Friedrich Schiller.

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Let me be childish, — be thou childish with me !
Freedom invites me ! O let me employ it.
Skimming with A\'inged step light o'er the lea ;
Have I escaped from this mansion of mourning 2
Holds me no more the sad dungeon of care ?
Let me, with joy and with eagerness bmning,
Drink in the free, the celestial air !
Ken. 0, my dear Lady ! but a very little

Is your sad gaol extended ; you behold not
The wall that shuts us in : these plaited tufts
Of trees hide from your sigli^ the hated object.
Mary. . Thanks to these friendly trees, that hide from me
My prison walls, and flatter my illusion !
Happy I now may dream myself, and free ;
Why wake me from my dream's so sweet confusion ?
The extended vault of heaven around me lies.
Free and unfetter'd range my wandering eyes
O'er space's vast immeasurable sea !
From where yon misty mountains rise on high,
I can my empire's boundaries explore ;
And those light clouds which, steering southwards, fly
Seek the mild clime of France's genial shore.
Fast fleeting clouds ! ye meteors that fly ;
Could I but with you sail through the sky !
Teudei'ly greet the dear land of my youth !
Here I am captive ! oppress'd by my foes,
No other than you may carry my woes,
Free thro' the ether your pathway is seen.
Ye own not the power of this tyrant Queen.
KsN* . Alas I dear Lady ! You're beside yourself.



This long-lost, long-sought freedom makes you rave
Mabi. . Yonders a fisher returning to home ; -

Poor though it be, would he lend me his wherrj'.
Quick to congenial shores would I ferry.
Spare is his trade, and labours his doom —
Rich would I freight his vessel with treasure,
Such a draught should be his as he never had seen,
Wealth should he find in his nets without measure,
Would he but rescue a poor captive Queen.
Ken. . Fond, fruitless wishes ' See you not from far,
How we are follow'd by observing spies ? —
A dismal, barb'rous pi-ohibition scares
Each sympathetic being from our path.
Mary . No, gentle Hannah ! Trust me, not in vain

My prison gates are open'd. This small grace
Is harbinger of greater happiness.
No ! 1 mistake not — 'tis the active hand
Of love to which I owe this kind indulgence
I x'ecognise in this the mighty arm
Of Leicester. They will by degrees expand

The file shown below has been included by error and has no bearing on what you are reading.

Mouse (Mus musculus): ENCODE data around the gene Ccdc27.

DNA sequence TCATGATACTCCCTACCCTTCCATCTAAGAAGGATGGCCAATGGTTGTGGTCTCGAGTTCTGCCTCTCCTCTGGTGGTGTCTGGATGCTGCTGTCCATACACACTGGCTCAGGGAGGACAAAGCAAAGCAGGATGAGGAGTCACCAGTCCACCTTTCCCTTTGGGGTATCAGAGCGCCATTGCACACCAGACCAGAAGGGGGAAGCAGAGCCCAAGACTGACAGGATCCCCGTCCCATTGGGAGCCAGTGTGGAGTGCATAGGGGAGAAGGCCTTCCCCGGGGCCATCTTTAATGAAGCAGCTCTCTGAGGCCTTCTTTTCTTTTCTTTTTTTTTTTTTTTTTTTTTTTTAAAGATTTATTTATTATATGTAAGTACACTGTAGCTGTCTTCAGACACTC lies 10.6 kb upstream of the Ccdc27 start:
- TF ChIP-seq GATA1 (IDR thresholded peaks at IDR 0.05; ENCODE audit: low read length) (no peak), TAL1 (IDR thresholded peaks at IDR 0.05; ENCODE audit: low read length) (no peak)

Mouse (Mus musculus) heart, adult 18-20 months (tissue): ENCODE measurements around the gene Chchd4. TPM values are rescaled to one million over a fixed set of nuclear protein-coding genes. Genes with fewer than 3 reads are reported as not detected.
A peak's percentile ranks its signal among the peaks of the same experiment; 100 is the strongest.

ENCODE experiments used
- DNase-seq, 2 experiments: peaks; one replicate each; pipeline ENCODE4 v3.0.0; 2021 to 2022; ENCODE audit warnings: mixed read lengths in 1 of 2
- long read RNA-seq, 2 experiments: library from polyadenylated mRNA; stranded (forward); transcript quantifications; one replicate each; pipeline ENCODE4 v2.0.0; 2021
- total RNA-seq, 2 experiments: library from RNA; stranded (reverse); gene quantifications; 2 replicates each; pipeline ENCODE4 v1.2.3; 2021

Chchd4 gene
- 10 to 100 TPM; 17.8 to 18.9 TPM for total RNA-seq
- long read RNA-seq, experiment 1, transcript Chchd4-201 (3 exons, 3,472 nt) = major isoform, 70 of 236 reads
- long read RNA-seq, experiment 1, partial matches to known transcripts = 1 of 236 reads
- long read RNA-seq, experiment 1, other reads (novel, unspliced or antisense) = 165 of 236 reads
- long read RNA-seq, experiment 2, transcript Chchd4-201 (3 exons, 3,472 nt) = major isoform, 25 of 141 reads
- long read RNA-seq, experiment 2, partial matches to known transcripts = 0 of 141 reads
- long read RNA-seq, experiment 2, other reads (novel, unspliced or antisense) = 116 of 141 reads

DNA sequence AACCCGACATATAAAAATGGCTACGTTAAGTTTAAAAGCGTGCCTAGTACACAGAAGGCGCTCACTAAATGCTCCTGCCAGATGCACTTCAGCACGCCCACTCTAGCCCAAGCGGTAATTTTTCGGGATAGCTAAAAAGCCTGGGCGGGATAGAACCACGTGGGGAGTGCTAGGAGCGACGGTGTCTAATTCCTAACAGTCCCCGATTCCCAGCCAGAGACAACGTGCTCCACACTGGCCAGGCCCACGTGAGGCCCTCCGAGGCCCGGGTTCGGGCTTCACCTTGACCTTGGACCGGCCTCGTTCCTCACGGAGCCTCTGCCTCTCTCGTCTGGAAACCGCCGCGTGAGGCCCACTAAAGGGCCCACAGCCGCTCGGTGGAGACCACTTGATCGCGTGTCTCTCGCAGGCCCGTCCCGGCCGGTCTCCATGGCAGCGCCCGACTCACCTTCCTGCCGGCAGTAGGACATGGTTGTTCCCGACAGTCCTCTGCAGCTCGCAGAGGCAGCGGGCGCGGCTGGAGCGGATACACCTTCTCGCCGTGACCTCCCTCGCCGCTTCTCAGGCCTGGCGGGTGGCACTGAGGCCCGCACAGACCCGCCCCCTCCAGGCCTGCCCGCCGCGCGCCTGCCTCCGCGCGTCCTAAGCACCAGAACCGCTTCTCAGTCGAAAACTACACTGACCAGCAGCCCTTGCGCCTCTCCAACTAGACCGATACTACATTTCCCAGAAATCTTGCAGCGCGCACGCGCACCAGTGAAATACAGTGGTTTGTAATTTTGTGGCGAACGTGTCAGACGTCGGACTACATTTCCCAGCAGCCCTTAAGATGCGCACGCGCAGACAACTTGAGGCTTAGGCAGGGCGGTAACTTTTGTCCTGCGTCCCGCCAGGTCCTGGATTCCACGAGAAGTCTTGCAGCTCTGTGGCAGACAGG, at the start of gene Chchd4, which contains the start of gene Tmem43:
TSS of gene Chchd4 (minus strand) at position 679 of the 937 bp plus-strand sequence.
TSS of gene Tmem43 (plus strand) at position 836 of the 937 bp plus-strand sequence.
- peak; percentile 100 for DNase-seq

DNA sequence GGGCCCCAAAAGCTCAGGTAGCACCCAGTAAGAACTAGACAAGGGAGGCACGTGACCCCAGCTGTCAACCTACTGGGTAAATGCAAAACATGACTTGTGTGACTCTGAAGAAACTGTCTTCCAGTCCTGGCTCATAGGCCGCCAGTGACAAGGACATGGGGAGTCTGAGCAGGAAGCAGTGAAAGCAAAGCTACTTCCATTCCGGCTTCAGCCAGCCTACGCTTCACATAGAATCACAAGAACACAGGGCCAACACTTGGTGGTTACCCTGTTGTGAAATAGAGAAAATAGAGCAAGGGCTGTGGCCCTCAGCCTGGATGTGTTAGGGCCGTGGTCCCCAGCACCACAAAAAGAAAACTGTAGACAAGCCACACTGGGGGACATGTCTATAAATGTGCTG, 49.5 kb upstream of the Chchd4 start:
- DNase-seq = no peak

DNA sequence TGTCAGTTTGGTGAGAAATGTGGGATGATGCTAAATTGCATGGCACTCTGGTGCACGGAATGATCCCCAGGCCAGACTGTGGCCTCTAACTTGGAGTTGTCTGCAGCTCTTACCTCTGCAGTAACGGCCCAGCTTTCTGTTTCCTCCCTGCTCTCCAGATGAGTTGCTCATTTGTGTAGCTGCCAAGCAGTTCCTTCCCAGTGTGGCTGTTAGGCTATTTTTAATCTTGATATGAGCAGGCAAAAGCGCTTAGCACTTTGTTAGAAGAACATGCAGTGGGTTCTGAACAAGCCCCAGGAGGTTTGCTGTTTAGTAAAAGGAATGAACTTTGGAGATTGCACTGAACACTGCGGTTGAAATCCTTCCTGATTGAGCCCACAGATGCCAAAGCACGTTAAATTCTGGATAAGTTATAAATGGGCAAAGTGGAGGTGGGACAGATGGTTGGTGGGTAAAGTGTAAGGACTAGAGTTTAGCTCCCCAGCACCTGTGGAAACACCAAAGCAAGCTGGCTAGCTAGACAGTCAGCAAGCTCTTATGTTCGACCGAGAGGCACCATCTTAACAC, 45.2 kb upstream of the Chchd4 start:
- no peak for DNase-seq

My prison ; will accustom me, through small,
To greater liberty, until at last
I shall behold the face of him whose hand
Will dash my fetters off, and that for ever.
Ken. O, my dear Queen ! I cannot reconcile

These contradictious. 'Twas but yesterday
That they announc'd your death, and all at once,
To-dav, you have such libertv. Their chains
Are also loos'd, as I have oft been told,
Whom everlasting liberty awaits.

[Hxmting horns at a distance.
Mab'! Heav'st thou the bugle, so blithely resounding?

Hearst thou its echoes through ^^ ood and througli plain 1
Oh, might I now, on my nimble steed bounding.
Join with the jocmid, the fi'olicsome train !

[IJunthiff horns again heard
Again ! O this sad and this pleasing remembrance !
These are the sounds, which, so sprightly and clear.
Oft, when with music the hounds and the horn.
So cheerfully welcomed the break of the morn.
On the heaths of the Highlands deliglited my ear.


Scene II
Enter Paulet.
Pxni, . Well ! have I acted right at last, my Lady ?

Do I for once, at least, deserve your thanks ?
Mary. . How ! Do I owe this favour, Sir, to you ?
Paul. . Why not to me ? I visited the Court,

And gave the Queen your Jetter.
Mary. Did you give it ?

In very truth did you deliver it ?

And is this freedom which I now enjoy,

The happy consequence ?
Paulet {significantly). Nor that alone ;

Prepare yourself to see a greater still.
Mary. . A greater still ! What do you mean by that ?
Paul. . You heard the bugle-horns ?
Mary {starting back with foreboding apprehe^ision).

You fiighten me —
Paul. . The Queen is hunting in the neighbourhood —
Mary. What i

Paul. In a few moments she'll appear before you.
Kennedy (hastening towards Mary, and about to fall).

How fare you, dearest Lady ? — you grow pale.
Paul. . How ? Is't not well ? Was it not then your pray'r ?

'Tis granted now, before it was expected ;

You who had ever such a ready speech,

Now summon all your powers of eloquence,

The important time to use them now is come
Mary. . 0, why was I not told of this before ?

Now I am not pi'epar'd for it — not now —

What, as the greatest favour, I besought,

Seems to me now most fearful : — Hannah, come,

Lead me into the house, till I collect

My spirits.
Paulet. Stay ; — you must await her here.

Yes ! — I believe you may be well alarm'd

To stand before your judge.

Scene III.
E?iter the Earl of Shrewsbury
Mart. 'Tis not for thjit,

God ! Far other thoughts possess me uc-.v


0, worthy Shrewsbury ! You come, as though
You were an angel sent to me from heav'n.
I cannot, will not see her. Save me, save me
From the detested sight !
Shrewsbury. Your Majesty,

Command yourself, and summon all your courage ,
'Tis the decisive moment of your fate.
Mary. For years I've waited, and prepared myself.

For this I've studied, weigh'd, and written down
Each word witliin the tablet of my mem'ry,
That was to touch, and move her to compassion.
Forgotten suddenly, effac'd is all,
And nothing lives ■v\athhi me at this moment,
But the fierce, burning feeling of my wrongs
My heart is turn'd to direst hate against her ;
All gentle thoughts, all sweet forgiving words
Are gone, and round me stand with grisly mien.
The fiends of hell, and shake their snaky locks !
Shrew. Command your wild, rebellious blood ; — constrain
The bitterness which fills your heart. No good
Ensues, when hatred is oppos'd to hate.
How much soe'er the inward struggle cost.
You must submit to stern necessity.
The pow'r is in her hand, be therefore humble
Mart. . To her ? I never can.
Shrewsbury. But pray, submit.

Speak with respect, with calmness ! Strive to move
Her magnanimity ; insist not, now,
Upon your rights, not now — 'tis not the season.